When I started working in Ireland, my new colleagues took to calling me Comrade Lana.
Svetlana Voreskova

When I arrived in Australia, I was welcomed by my workmates with months of anti-New Zealand hazing, mostly about my accent.

“I can’t understand your ixcent,” they would say. “A friend of mine is going trumping in Noo Zilind; what is trumping?” they would ask, and so forth.

I would reply in the same vein: “Which colonist would you expect to speak the Queen’s English better? One who paid their passage to New Zealand, or one who got a free trip to Australia as a convict?”

“Tramping is exactly the same as Bush-walking, only with scenery!”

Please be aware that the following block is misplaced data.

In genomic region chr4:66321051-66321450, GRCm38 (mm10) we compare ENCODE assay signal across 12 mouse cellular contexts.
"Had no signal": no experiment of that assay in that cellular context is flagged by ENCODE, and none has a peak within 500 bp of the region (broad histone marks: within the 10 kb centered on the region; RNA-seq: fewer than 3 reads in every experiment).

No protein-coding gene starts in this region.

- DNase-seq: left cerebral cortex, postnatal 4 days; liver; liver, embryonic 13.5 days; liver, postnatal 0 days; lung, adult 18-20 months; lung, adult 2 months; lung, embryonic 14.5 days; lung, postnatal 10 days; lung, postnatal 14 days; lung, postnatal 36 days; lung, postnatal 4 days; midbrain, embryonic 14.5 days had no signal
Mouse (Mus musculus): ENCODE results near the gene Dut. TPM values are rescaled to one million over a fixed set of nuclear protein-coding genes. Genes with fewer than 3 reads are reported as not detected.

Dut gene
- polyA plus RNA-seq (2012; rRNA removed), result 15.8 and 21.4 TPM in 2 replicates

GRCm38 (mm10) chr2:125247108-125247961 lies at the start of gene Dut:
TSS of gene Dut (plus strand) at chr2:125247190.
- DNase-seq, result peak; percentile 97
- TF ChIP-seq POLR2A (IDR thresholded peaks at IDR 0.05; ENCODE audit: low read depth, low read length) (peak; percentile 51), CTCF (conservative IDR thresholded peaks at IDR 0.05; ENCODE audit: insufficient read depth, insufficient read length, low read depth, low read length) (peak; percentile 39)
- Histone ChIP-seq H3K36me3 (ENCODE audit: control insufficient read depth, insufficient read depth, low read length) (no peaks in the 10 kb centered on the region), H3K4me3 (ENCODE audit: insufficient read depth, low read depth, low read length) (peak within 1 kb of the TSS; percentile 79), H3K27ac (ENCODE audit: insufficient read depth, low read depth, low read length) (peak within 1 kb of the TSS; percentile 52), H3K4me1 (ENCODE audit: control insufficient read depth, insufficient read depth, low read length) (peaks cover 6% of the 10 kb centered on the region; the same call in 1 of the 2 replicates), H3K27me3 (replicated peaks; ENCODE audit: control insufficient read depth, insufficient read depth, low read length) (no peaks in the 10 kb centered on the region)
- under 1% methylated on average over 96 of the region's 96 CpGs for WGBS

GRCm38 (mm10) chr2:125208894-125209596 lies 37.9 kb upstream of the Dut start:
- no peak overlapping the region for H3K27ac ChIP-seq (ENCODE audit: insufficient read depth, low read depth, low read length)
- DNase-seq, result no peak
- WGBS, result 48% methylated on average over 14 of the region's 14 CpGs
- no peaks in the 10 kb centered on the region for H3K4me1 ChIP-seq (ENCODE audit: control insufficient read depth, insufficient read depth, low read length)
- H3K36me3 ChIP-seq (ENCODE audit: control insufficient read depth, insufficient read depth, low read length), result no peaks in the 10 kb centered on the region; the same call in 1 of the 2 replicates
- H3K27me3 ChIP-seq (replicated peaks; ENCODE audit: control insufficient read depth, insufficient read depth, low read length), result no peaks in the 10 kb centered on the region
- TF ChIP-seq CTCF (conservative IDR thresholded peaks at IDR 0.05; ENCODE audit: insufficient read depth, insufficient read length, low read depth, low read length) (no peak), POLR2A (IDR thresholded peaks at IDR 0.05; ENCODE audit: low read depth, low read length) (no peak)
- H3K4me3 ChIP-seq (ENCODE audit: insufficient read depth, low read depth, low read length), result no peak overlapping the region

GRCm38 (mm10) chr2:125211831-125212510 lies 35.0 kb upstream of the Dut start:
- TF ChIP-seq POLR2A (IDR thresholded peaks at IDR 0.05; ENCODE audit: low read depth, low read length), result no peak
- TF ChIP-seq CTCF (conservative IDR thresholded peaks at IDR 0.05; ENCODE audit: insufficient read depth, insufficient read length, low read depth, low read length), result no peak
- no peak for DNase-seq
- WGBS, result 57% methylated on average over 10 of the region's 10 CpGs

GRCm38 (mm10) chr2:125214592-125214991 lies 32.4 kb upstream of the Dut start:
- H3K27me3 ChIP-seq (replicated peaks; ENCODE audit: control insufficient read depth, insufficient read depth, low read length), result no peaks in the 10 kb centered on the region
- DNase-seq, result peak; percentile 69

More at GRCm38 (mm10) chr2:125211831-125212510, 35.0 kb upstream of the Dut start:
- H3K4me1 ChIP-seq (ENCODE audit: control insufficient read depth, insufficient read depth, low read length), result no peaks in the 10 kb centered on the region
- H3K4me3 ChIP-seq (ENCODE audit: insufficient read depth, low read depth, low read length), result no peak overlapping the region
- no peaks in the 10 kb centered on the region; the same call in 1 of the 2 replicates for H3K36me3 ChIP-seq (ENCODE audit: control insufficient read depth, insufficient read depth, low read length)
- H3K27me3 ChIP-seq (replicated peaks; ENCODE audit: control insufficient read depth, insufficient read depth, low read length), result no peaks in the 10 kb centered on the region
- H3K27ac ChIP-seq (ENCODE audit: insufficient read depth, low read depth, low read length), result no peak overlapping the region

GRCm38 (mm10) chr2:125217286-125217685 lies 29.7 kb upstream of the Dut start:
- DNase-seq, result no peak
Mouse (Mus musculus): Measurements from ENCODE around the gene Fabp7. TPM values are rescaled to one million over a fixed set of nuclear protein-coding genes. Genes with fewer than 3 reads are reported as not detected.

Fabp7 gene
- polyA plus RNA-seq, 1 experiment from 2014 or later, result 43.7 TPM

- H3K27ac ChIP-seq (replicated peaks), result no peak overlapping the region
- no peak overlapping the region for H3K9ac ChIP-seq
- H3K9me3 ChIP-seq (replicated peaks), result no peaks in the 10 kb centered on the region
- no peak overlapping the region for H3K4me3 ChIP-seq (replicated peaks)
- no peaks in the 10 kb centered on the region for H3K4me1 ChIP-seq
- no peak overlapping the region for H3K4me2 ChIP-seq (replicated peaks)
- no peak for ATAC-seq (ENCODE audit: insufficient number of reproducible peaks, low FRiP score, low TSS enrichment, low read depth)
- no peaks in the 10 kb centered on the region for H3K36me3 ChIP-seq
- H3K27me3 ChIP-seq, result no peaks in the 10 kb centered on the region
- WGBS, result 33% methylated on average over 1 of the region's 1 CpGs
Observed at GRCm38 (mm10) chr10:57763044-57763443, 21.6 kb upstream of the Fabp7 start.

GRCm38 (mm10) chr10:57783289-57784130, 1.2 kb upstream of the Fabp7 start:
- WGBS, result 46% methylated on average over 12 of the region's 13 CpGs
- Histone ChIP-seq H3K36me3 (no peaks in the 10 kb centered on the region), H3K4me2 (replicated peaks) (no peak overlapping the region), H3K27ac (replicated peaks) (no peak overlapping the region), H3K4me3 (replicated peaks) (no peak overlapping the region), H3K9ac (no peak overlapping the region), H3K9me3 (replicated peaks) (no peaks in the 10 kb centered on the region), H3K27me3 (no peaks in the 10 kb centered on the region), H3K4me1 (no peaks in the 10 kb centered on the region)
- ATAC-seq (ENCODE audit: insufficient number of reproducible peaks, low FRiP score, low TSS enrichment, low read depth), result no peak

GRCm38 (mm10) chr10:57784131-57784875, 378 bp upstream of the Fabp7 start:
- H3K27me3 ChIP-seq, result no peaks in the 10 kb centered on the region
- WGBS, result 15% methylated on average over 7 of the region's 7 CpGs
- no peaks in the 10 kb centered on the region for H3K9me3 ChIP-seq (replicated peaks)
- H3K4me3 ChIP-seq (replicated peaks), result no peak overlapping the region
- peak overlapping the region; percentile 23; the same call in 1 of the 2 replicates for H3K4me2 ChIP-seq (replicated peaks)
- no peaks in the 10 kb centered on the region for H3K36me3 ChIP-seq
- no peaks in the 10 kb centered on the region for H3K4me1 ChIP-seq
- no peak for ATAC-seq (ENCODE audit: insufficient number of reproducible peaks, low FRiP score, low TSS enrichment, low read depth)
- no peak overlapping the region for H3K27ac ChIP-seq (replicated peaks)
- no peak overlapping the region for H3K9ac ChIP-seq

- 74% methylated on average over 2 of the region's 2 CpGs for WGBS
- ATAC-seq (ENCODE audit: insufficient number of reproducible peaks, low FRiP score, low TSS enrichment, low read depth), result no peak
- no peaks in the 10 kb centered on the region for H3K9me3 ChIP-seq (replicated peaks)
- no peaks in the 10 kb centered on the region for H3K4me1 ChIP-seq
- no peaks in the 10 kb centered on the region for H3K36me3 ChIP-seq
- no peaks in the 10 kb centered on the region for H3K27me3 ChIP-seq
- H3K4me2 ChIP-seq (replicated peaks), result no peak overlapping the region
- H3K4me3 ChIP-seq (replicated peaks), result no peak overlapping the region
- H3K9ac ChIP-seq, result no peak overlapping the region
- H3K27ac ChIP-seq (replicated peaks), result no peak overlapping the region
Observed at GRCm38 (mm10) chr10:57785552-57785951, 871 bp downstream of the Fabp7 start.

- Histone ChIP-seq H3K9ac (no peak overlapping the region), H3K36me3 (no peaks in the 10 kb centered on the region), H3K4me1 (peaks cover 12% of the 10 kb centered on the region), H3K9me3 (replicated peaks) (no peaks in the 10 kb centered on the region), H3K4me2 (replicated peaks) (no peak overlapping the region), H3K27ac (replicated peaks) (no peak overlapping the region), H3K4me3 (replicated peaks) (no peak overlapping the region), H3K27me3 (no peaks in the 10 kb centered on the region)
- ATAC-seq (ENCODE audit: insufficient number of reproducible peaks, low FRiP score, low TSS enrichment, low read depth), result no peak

Reply in proportion and everyone enjoys the banter. Of course, a sense of humour is required. you put it well: “ It is a sort of bonding thing in many ways and it makes for a much lighter working atmosphere. If an Irish person is too formally polite then you know they don’t like you.” That is the same in Australia, probably because most of the Axe-murderers, Highwaymen, Rapists and Thieves transported to Australia in the 18th and 19th Century were of Irish descent.

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